Political awareness spreads throughout Okemos High School

Walking into Okemos High School you see the typical high school culture, students exiting the gymnasium, faculty clearing the hallways and lockers closing, but conversation is much more complex than some could ever imagine in class room A207. A diverse group of seniors take their seats, just before the bell rang. Bookbags are settled and lips are sealed. This is the fourth hour AP government senior classroom taught by Danielle Ives. Ives classroom walls is covered by campaign signs from elections decades ago and others that took place last month.

Less religion, more astrology – part II: The stars say you’re a loser

For young people struggling to embrace their identity, online astrology forums can be a safe space. The use of social media has taken astrology to new heights. Quizzes, guides and other articles written around the Zodiac signs tend to be a running theme on young media sites like Buzzfeed, babe and Refinery29, which are widely circulated on social media platforms.

Facebook groups are popular for users interested in a particular topic, and some of the more dedicated groups can foster a sense of community. Enter “the stars say you’re a loser,” one of the largest and most active astrology communities on Facebook. With 7,000+ members and thousands more added each month, it’s hard to believe that it has only been around for a year.

Backpacks and diaper bags: affording student life and parenthood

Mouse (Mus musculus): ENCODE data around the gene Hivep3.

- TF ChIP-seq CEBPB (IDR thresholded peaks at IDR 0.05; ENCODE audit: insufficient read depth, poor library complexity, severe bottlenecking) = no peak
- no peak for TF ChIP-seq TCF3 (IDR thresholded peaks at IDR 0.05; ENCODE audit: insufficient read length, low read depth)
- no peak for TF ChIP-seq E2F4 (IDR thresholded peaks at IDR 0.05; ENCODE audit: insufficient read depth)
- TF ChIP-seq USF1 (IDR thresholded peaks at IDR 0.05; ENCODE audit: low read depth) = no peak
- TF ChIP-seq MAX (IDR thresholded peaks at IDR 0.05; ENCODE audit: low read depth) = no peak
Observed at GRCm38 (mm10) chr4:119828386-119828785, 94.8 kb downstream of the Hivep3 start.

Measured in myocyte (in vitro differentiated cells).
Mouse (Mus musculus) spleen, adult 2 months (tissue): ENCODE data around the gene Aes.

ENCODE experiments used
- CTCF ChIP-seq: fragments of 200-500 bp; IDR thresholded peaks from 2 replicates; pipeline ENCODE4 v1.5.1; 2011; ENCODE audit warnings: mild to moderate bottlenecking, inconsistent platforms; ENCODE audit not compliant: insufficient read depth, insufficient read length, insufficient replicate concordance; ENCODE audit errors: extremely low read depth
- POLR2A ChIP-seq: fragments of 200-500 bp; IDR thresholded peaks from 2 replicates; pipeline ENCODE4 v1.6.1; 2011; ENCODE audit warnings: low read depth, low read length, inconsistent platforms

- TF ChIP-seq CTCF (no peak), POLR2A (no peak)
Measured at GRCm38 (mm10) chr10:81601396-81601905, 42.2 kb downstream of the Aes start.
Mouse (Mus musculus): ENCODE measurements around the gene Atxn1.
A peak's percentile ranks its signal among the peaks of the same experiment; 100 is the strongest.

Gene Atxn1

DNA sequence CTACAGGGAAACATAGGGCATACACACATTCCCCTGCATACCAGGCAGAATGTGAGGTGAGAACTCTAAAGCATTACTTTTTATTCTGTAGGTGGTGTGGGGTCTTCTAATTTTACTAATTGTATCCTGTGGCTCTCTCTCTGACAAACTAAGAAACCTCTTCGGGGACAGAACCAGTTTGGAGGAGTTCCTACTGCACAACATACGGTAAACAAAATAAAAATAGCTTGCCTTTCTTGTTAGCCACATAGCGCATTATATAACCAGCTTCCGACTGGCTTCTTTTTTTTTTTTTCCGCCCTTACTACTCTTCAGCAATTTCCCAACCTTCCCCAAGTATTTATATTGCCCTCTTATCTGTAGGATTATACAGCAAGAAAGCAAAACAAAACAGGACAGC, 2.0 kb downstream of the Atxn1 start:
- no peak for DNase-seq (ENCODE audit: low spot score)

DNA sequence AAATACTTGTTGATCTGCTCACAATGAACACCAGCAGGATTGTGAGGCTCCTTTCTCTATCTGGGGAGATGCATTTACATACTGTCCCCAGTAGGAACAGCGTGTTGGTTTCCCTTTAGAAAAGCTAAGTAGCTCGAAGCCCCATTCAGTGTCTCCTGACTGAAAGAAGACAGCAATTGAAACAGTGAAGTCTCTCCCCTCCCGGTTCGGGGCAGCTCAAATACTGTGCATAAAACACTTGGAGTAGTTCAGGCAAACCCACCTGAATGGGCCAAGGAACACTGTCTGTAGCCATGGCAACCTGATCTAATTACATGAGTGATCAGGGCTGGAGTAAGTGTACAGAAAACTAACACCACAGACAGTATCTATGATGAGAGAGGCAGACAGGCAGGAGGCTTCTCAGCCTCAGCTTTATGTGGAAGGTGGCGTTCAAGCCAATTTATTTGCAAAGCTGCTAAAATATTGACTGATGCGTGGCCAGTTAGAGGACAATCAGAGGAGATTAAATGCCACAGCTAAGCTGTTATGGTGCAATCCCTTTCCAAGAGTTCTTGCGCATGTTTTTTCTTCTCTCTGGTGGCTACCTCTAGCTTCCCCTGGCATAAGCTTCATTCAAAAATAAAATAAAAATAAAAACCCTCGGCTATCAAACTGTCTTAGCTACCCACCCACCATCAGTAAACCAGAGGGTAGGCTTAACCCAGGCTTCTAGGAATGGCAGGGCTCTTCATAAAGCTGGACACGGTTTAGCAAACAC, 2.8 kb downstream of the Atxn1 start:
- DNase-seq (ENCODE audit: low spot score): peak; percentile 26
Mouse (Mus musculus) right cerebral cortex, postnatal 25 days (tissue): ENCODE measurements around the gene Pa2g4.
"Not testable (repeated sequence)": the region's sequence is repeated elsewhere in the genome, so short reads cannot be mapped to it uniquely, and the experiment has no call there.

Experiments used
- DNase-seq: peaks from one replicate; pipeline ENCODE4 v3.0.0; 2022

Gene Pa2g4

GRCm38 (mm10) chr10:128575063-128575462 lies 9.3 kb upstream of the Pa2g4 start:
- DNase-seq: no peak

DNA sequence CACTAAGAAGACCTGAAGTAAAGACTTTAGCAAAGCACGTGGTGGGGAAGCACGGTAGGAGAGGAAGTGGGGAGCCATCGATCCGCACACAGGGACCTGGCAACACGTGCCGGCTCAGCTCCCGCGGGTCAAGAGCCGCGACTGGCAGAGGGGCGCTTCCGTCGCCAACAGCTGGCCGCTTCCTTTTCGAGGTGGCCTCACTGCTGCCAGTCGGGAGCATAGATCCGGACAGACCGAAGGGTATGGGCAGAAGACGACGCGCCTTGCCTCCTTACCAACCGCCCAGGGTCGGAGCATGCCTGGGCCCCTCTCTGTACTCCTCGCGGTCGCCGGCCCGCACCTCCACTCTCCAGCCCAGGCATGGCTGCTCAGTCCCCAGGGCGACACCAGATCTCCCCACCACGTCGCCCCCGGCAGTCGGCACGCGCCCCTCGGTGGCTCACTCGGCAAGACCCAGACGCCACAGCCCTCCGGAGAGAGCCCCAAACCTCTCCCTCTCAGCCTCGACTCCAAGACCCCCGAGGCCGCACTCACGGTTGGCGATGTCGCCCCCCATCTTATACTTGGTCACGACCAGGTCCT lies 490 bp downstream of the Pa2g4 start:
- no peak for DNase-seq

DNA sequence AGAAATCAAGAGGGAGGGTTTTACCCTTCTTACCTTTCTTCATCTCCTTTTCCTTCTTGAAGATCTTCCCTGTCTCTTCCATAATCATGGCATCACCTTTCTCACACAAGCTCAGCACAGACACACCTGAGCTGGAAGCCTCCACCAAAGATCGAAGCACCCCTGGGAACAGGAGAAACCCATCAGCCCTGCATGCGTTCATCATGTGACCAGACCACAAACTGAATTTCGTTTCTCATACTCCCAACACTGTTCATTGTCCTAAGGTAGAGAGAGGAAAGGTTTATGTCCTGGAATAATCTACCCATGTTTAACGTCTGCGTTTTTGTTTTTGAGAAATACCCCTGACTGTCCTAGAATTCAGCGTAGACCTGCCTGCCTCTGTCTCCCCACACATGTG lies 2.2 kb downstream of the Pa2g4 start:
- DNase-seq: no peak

AUDIO: Full-time student and full-time parent. Being a college student is already expensive, but imagining being a parent as well. With the rising cost of tuition averaging $12,000 a year, housing, books, along with diapers, baby formula and more, it can be financially overwhelming. For some it can seem impossible to live a balance like that. Yet there’s some that can make it work.

More than a non-registered voter

Marisa Lipcaman, a 20-year-old dietetics major at Michigan State, enjoys dancing and spending time with her friends and family. She minors in dance and is really interested in healthcare. “I feel that we over prescribe and rely on drugs heavily, which often have unpleasant side effects, so I want to use food as medicine,” said Lipcaman. Lipcaman, a junior who lives off campus, said her long-term goal is to work in a private practice and counsel people with clinical illnesses, or anyone that wants to start eating better. When she graduates, she’ll do a one-year internship and then take her exam to become a registered dietician.